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Vets identify gene responsible for feline tooth resorption
The discovery follows an analysis of genetic material recovered from the teeth of 11 cats.
Blocking activity of the MMP9 gene could prevent condition from developing.

A team of vets at the University of Edinburgh's Royal (Dick) School of Veterinary Studies say they have identified a gene responsible for causing feline tooth resorption - a common condition estimated to affect 20 to 60 per cent of all cats.

The discovery follows an analysis of genetic material recovered from the teeth of 11 cats, with permission of the animals' owners. Vets found more than 1,000 genes that had been active in teeth where resorption had occurred and therefore might be involved in the process. 

The team concentrated on one particular gene - the MMP9 gene - which produces a protein commonly found in areas of damaged tissue. In experiments using two different techniques to prevent activity in the gene, both approaches prevented the biological processes associated with tooth resorption.

Researchers say their findings, published in Scientific Reports, suggest that the MMP9 gene, and the protein it generates, are involved in causing tooth resorption. Blocking the action of this particular gene could, therefore, prevent the cell processes that lead to disease, they write.

Dr Seungmee Lee from the Royal (Dick) School of Veterinary Studies, explains: “This is a painful condition which affects virtually all mature cats, and currently there is no effective way to manage the disease other than removing affected teeth. By examining genes involved in the process it seems that if we stop the activity of the MMP9 gene, we may be able to prevent the condition from developing.”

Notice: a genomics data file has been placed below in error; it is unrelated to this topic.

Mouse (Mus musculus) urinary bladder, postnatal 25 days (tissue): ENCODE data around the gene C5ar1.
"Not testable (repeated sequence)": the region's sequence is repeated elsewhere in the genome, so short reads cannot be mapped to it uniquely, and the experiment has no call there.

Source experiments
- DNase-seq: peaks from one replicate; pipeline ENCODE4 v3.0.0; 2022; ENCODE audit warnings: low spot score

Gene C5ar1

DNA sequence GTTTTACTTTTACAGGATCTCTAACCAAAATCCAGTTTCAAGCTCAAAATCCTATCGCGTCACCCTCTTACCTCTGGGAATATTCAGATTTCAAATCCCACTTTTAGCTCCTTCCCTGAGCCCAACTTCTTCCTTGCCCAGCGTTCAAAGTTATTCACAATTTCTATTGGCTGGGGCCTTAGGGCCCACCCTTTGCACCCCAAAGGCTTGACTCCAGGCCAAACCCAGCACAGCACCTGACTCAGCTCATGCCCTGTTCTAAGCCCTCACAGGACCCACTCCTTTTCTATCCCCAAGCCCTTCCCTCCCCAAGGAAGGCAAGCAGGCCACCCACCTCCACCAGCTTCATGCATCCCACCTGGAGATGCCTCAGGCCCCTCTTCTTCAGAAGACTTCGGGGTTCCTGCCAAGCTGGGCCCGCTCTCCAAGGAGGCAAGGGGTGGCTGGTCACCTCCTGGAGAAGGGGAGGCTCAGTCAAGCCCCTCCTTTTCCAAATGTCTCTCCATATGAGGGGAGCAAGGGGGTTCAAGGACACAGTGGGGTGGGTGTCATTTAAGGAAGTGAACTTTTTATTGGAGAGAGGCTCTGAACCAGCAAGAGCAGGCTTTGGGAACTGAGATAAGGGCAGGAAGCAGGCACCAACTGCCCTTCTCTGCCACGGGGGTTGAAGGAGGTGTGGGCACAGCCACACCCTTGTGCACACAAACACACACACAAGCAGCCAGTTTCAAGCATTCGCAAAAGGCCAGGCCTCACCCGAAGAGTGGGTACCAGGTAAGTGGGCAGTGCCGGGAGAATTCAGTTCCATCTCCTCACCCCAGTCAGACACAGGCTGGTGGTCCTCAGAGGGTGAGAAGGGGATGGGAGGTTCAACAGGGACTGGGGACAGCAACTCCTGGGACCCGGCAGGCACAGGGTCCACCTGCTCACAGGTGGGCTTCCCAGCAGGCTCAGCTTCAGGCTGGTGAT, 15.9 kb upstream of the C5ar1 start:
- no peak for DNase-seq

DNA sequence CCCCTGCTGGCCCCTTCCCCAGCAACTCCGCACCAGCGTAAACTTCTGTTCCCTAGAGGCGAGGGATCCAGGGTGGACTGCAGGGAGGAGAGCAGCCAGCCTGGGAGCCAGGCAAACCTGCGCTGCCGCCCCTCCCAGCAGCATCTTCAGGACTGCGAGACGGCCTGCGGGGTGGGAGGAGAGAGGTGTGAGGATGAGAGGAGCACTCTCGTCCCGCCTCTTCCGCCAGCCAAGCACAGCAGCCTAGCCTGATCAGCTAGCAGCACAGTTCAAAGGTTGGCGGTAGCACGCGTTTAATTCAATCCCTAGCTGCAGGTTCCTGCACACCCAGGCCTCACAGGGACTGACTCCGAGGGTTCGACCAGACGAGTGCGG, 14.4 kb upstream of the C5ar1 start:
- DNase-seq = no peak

Currently, there are no treatments for tooth resorption other than extracting the affected teeth. Researchers say their discovery could inform new treatments for this condition and may also have implications for other conditions, such as the role of MMP9 in bone diseases.

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RCVS Fellowship applications open

News Story 1
 Applications have now opened for RCVS Fellowship 2022. The RCVS is encouraging anyone who would like to be considered for Fellowship to apply, and if successful, they will be welcomed into the Fellowship next year.

The process for joining the fellowship has changed slightly for this year, as applicants will now need two signed referee forms instead of three professional references, and five assessors will review each application instead of three.

The deadline for applications is 14 February 2022, and more information on how to apply can be found here. If applicants have any questions, or would like informal advice from previous successful applicants, they are encouraged to contact Ceri Via Email 

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Horiba announces veterinary haematology webinar

Horiba Medical has announced a free webinar providing practical insight on best practice in veterinary haematology. Entitled 'In practice haematology - Beyond the pale!' the webinar will be presented by Ronnie Barron from the University of Glasgow Veterinary School.

Ronnie's presentation, which will conclude with a Q&A session, will look at QC and artefacts of sample quality and review the effects of different pathologies. Using images, photomicrographs and video links, he will also explain the techniques and equipment needed to complement analytical automation to confirm results quality.

The webinar takes place on Thursday, October 28 (7.30-9pm). For more details and to register, click here.